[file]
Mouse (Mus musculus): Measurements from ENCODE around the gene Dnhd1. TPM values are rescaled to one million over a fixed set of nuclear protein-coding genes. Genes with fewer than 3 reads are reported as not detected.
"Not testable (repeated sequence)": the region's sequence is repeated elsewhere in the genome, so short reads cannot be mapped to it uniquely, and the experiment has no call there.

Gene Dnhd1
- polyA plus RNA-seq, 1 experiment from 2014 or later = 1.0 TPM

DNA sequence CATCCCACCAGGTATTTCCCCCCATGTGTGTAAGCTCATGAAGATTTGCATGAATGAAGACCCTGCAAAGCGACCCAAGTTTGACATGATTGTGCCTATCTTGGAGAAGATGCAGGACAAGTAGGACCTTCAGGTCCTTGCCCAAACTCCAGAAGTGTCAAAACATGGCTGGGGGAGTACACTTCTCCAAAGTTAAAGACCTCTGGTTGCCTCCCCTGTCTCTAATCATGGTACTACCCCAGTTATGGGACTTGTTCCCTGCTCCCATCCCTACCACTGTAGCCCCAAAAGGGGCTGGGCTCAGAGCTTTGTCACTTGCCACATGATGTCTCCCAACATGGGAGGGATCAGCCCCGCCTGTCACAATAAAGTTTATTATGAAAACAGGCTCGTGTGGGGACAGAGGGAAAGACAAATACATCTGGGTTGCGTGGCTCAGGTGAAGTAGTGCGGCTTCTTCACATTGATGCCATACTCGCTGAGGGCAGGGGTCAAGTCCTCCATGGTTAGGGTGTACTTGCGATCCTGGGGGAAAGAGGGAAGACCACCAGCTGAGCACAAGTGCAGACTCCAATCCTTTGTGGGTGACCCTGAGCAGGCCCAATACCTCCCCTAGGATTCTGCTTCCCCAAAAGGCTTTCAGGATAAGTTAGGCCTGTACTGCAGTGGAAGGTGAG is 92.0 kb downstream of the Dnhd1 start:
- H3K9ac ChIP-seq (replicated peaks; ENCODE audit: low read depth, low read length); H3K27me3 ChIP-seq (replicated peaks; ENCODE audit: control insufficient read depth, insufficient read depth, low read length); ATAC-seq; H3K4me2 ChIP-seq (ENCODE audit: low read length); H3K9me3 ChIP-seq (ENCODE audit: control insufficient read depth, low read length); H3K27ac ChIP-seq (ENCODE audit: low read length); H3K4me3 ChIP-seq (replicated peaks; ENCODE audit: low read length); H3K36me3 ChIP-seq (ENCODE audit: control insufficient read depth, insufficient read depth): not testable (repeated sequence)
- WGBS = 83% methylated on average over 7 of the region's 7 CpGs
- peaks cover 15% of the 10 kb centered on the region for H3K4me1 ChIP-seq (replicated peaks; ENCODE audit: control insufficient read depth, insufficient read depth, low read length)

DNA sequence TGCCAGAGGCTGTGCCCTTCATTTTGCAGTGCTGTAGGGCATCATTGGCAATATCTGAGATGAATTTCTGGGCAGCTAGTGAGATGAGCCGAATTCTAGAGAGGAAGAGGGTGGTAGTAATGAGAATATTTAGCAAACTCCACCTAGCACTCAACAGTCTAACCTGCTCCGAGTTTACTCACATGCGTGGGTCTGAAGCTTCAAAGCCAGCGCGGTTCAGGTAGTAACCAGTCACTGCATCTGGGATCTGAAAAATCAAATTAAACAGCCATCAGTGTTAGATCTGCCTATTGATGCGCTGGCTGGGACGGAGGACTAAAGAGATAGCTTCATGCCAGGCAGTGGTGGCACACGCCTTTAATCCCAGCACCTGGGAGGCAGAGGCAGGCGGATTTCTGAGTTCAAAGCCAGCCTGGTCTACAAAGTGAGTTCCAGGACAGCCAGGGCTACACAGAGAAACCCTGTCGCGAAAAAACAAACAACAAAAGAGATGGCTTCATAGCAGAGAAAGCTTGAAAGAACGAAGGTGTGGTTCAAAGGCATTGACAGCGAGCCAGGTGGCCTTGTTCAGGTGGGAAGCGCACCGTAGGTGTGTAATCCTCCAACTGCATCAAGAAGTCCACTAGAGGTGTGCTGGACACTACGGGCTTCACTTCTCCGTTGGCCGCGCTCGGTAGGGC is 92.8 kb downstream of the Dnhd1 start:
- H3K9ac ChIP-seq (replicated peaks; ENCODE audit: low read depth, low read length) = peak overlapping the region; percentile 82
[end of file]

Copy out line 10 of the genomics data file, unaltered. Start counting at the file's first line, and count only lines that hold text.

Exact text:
- H3K9ac ChIP-seq (replicated peaks; ENCODE audit: low read depth, low read length) = peak overlapping the region; percentile 82